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Amanda Ripley

Upcoming events hosted by Chattanooga 2.0

May 9: Sir Ken Robinson will speak at The Howard School at 6 p.m. His talk is titled “Building Creative Schools.”

May 16: Chattanooga 2.0 will host a community conversation at the Bessie Smith Cultural Center. People are invited to drop in from 4-8 p.m. to discuss the initiative.

June 2: Tiffany Anderson will speak at 5:30 p.m. Location to be determined, and her talk is titled “Putting Schools at the Center of a Community.”

Each talk is open to the public free of charge. For more information visit chatt2.org/events.

Looking outside of the United States, reporter and author Amanda Ripley saw countries dramatically improving education for all students and felt a moral imperative to discover what was working.

Ripley decided to track three exchange students from the United States as they attended school in Korea, Finland and Poland — three countries outperforming the United States in education. She documented the findings in her book, "The Smartest Kids in the World," a New York Times best-seller.

"These are very different places, but what I want to talk about is what they have in common," Ripley told to a group of more than 150 gathered Tuesday night at the Church on Main.

Ripley is the second of four speakers to participate in the Chattanooga 2.0 speaker series, which is intended to engage the community in the work of improving public education and workforce development.

Dan Challener, president of the Public Education Foundation and a leader of the Chattanooga 2.0 movement, introduced Ripley, saying her book shows how education has been transformed in other countries.

"It gives us a lot of ideas about what we can do here in Chattanooga to make our education system the best for our kids," Challener said.

Studying education reform in other countries is incredibly hopeful, Ripley said, because it shows progress can be made regardless of socioeconomic background. In Poland, Finland and Korea, poverty has less of an effect on educational outcomes for students than in the United States, Ripley said.

"Surely we can aspire to do better by all of our kids," she said.

But, Ripley was quick to say she hasn't found one solution to education reform.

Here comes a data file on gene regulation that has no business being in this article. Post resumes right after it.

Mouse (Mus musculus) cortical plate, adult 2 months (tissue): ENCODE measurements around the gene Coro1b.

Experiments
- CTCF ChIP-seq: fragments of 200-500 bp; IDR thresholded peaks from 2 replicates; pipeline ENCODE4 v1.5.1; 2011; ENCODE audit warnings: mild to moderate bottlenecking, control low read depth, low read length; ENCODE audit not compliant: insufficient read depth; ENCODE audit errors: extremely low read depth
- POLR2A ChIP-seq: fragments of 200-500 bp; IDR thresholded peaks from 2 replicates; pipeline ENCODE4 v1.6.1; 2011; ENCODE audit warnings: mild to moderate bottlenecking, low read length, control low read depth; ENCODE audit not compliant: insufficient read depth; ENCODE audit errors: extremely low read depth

"At the end of the day, it's not going to be one thing," she said. "How many things is it going to be? Seventeen? Seventeen-hundred?"

The crowd of educators, community members, parents and a few students listened attentively as Ripley shared some of the differences she noticed in those other countries.

Ripley said those countries say education is the most important thing and actually act upon it. Also in those countries, less focus is placed on sports, many students surveyed said classes are harder and overall there is less technology, she said.

"We have a lot of technology [in classrooms in the United States] and it isn't the silver bullet we want it to be," Ripley said. "I do think [technology] is a piece of a solution, but it is just a piece and it has not been part of the solution in other countries."

And the biggest contributors to success in education are the leaders inside the school, she said.

"So where do great leaders come from?" she asked. "These are hard questions."

Using Finland as an example, Ripley talked about how teaching programs there are more selective. Fewer than 10 percent of applicants in Finland get accepted into teaching programs, unlike in the United States, where only 5 percent of programs are even selective in who they admit.

And in Finland, teacher candidates are not accepted into the program just because of their test scores and GPA, but many who are chosen have completed at least one year working as an aid in a classroom, Ripley said.

"Finland is looking for those that are committed," Ripley said. "People with an appetite and aptitude [for teaching.]"

This attitude has produced results, as the teaching profession in Finland has gained respect, and billboards boast that the country has the most highly educated teachers in the world. This changed the perception of teaching in Finland, Ripley said, and trust was built in the teaching profession and schools, and teachers were given increased autonomy.

Before taking questions from the audience, Ripley said education reform is possible here. The irrational optimism and non-conformism attitude that exists in the United States will be unstoppable when combined with academic rigor, she said.

Contact staff writer Kendi Anderson at kendi.anderson@timesfreepress.com or 423-757-6592. Follow on Twitter @kendi_and.

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